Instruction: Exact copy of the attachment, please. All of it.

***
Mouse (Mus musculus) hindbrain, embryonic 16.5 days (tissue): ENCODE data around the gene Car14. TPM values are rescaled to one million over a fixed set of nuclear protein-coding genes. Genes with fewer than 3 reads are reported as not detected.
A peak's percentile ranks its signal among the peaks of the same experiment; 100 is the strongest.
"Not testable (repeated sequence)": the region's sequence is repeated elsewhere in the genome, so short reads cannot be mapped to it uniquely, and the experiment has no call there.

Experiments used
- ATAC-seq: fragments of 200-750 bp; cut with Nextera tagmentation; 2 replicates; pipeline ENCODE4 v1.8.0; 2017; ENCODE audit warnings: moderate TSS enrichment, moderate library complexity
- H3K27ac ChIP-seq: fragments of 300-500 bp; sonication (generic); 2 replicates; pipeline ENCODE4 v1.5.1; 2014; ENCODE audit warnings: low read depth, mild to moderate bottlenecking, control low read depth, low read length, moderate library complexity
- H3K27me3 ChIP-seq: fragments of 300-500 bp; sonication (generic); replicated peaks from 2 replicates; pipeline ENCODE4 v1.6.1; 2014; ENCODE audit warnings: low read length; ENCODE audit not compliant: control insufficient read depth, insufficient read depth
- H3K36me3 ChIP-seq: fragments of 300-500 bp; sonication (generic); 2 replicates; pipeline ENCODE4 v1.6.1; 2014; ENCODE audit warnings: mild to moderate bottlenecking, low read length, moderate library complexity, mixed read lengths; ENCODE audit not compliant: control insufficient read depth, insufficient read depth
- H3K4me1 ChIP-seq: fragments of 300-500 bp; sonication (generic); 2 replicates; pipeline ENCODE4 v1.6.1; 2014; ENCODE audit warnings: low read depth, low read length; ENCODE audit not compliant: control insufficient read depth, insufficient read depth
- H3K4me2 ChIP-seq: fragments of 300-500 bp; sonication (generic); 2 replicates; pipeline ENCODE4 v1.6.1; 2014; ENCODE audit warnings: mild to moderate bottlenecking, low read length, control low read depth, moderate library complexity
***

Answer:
Mouse (Mus musculus) hindbrain, embryonic 16.5 days (tissue): ENCODE data around the gene Car14. TPM values are rescaled to one million over a fixed set of nuclear protein-coding genes. Genes with fewer than 3 reads are reported as not detected.
A peak's percentile ranks its signal among the peaks of the same experiment; 100 is the strongest.
"Not testable (repeated sequence)": the region's sequence is repeated elsewhere in the genome, so short reads cannot be mapped to it uniquely, and the experiment has no call there.

Experiments used
- ATAC-seq: fragments of 200-750 bp; cut with Nextera tagmentation; 2 replicates; pipeline ENCODE4 v1.8.0; 2017; ENCODE audit warnings: moderate TSS enrichment, moderate library complexity
- H3K27ac ChIP-seq: fragments of 300-500 bp; sonication (generic); 2 replicates; pipeline ENCODE4 v1.5.1; 2014; ENCODE audit warnings: low read depth, mild to moderate bottlenecking, control low read depth, low read length, moderate library complexity
- H3K27me3 ChIP-seq: fragments of 300-500 bp; sonication (generic); replicated peaks from 2 replicates; pipeline ENCODE4 v1.6.1; 2014; ENCODE audit warnings: low read length; ENCODE audit not compliant: control insufficient read depth, insufficient read depth
- H3K36me3 ChIP-seq: fragments of 300-500 bp; sonication (generic); 2 replicates; pipeline ENCODE4 v1.6.1; 2014; ENCODE audit warnings: mild to moderate bottlenecking, low read length, moderate library complexity, mixed read lengths; ENCODE audit not compliant: control insufficient read depth, insufficient read depth
- H3K4me1 ChIP-seq: fragments of 300-500 bp; sonication (generic); 2 replicates; pipeline ENCODE4 v1.6.1; 2014; ENCODE audit warnings: low read depth, low read length; ENCODE audit not compliant: control insufficient read depth, insufficient read depth
- H3K4me2 ChIP-seq: fragments of 300-500 bp; sonication (generic); 2 replicates; pipeline ENCODE4 v1.6.1; 2014; ENCODE audit warnings: mild to moderate bottlenecking, low read length, control low read depth, moderate library complexity